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Ontario announces provincewide mask policy, new restrictions for ‘hotspot areas’

Click to play video 'Coronavirus: Ontario introduces new restrictions as second wave continues to intensify' Coronavirus: Ontario introduces new restrictions as second wave continues to intensify
WATCH ABOVE: Ontario Premier Doug Ford introduced new COVID-19 restrictions Friday as the province continues its efforts to stop the spread of the coronavirus amid an intensifying second wave. Ford said masks will now be mandatory throughout Ontario, and urged residents to “limit their close contacts” to people in the household.

Amid an ongoing spike in coronavirus cases, Ontario has announced a provincewide mask policy and new restrictions targeting “hotspot areas.”

Masks will now be mandatory throughout the province in all indoor public areas, on transit, and in workplaces where physical distancing isn’t possible, effective at 12:01 a.m. Saturday, Premier Doug Ford announced during a press conference Friday.

Ford also announced restrictions targeting “hotspot areas” — Toronto, Ottawa, and Peel Region.

Ontario reported 732 new coronavirus cases on Friday marking the largest single-day increase on record, with most cases in those areas. However, officials said 73 of the cases were from the spring and summer in Toronto and were included in the report due to a data cleaning initiative.

Read more: Toronto Public Health calls for restricting indoor dining, indoor gym classes

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Ford said as of 12:01 a.m. Saturday, bars, restaurants and nightclubs in the “hotspot” zones will be limited to a capacity of 100 people under provincial regulations and no more than six people will be allowed at each table. Each customer’s contact information must also be collected for contact tracing.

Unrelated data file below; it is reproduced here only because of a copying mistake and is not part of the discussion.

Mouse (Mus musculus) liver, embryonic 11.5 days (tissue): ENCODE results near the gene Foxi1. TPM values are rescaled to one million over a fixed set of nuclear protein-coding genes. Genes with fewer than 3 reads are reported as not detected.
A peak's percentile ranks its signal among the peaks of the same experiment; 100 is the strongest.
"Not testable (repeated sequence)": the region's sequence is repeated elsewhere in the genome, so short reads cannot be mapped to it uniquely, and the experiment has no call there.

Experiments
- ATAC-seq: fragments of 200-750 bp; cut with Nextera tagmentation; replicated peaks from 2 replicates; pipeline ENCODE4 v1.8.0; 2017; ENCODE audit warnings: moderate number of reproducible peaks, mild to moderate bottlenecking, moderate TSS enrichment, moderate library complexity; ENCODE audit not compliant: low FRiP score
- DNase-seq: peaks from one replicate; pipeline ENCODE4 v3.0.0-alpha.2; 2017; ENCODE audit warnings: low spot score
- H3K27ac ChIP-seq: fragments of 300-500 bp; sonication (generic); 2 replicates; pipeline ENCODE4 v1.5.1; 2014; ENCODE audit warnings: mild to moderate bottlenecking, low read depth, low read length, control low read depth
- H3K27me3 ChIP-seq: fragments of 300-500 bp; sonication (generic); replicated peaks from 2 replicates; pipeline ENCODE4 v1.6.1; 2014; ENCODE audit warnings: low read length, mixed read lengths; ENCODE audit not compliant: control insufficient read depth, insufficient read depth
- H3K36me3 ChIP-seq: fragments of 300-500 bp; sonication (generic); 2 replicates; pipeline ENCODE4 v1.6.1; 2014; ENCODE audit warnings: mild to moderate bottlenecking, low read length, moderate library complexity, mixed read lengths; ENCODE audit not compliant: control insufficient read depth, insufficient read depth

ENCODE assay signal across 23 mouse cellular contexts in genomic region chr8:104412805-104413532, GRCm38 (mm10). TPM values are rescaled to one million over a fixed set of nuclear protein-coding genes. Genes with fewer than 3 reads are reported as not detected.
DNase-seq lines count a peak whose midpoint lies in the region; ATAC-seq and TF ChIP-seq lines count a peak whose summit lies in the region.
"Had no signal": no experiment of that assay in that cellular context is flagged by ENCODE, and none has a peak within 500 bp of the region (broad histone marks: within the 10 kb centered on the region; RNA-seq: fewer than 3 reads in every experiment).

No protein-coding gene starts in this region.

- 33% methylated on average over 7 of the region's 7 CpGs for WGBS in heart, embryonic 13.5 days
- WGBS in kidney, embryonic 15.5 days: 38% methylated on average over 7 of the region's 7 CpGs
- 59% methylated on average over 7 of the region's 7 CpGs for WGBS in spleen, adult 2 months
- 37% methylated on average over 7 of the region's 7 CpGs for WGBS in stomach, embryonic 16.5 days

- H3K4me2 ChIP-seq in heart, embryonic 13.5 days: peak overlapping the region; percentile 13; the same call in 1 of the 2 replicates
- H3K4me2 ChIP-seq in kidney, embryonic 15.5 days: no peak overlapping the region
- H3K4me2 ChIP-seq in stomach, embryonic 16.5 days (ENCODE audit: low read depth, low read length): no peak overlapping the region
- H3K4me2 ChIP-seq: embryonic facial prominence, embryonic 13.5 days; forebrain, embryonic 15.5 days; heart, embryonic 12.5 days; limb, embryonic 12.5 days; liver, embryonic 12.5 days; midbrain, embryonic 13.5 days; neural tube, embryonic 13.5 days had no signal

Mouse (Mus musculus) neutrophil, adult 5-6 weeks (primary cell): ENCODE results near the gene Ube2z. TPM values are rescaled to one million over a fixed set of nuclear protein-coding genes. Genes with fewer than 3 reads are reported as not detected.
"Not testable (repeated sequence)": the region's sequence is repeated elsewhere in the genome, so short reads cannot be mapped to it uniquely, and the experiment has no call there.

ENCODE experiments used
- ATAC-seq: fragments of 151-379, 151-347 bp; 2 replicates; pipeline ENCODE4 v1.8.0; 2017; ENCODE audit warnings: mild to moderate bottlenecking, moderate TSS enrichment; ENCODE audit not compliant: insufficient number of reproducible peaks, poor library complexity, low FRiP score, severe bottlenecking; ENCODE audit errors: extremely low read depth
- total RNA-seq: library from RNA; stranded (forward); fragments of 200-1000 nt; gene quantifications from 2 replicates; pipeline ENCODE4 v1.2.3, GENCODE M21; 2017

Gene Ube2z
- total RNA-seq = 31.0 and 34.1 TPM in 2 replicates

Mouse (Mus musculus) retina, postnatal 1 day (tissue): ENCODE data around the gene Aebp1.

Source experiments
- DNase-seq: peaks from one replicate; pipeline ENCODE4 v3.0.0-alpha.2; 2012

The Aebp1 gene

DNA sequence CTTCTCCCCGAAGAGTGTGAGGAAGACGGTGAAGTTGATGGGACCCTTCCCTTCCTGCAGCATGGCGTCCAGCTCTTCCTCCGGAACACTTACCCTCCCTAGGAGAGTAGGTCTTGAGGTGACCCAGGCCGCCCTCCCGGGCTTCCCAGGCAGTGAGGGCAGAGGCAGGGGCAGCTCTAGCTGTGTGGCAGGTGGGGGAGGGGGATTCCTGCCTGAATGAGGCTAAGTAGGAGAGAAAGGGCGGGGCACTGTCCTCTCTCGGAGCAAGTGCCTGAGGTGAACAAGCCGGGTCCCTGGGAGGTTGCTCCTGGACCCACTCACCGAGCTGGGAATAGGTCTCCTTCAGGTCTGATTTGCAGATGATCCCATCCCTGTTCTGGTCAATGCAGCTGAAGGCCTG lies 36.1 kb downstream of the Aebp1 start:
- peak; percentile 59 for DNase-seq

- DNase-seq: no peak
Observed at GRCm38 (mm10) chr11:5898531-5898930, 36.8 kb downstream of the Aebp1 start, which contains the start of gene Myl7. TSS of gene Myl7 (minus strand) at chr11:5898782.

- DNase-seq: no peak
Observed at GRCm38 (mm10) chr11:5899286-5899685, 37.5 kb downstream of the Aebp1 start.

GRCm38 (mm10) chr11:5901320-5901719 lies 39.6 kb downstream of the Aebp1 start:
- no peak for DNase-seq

Banquet halls and event spaces will be limited to a capacity of 50 people and no more than six people per table.

Gyms will also need to be limited to 50 people and classes can include no more than 10.

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As has been the case for several months, physical distancing must be maintained in the facilities.

Read more: Ontario COVID-19 testing centres accepting people by appointment only starting Oct. 6

“Earlier this week, we received a real wake-up call,” Ford said.

“We saw that if we don’t act now to halt these trends, we can see a thousand new cases a day by mid-October.”

Toronto already passed some new measures earlier this week — including a cap of 75 people in restaurants and bars, as well as tables limiting patrons to six, so the new provincial measures won’t mean many additional changes for those establishments in the city. However, the provincial rules take effect a few days sooner.

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The city’s medical officer of health Dr. Eileen de Villa is calling for even more restrictions, including the prohibition of indoor dining which she says must be done by the province due to her having “limited authority.”

Meanwhile, Ford also advised Ontarians to limit close contact with anyone outside of their household.

“This will be especially important to consider as we look forward to Thanksgiving next weekend,” Ford said.

It marks a pause in the social circle policy, according to a government news release — officials are now advising Ontarians to maintain two metres of distance between themselves and anyone from outside of their household. If someone lives alone, they may still wish to have close contact with another household, officials said.

Ford also announced that all assessment centres in the province will be moving to appointment-based testing only. The province is currently dealing with a huge backlog of tests — that figure currently stands at 90,513.

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Appointment-only testing will take effect on Tuesday, though officials said that assessment centres will stop accepting walk-ins on Sunday. For the assessment centres that are already appointment-only, testing will continue.

Earlier Friday, sources told Global News that the government was considering implementing a colour-coded COVID alert system, similar to the one in Quebec. Ford confirmed that the government was looking into it, but decided against it.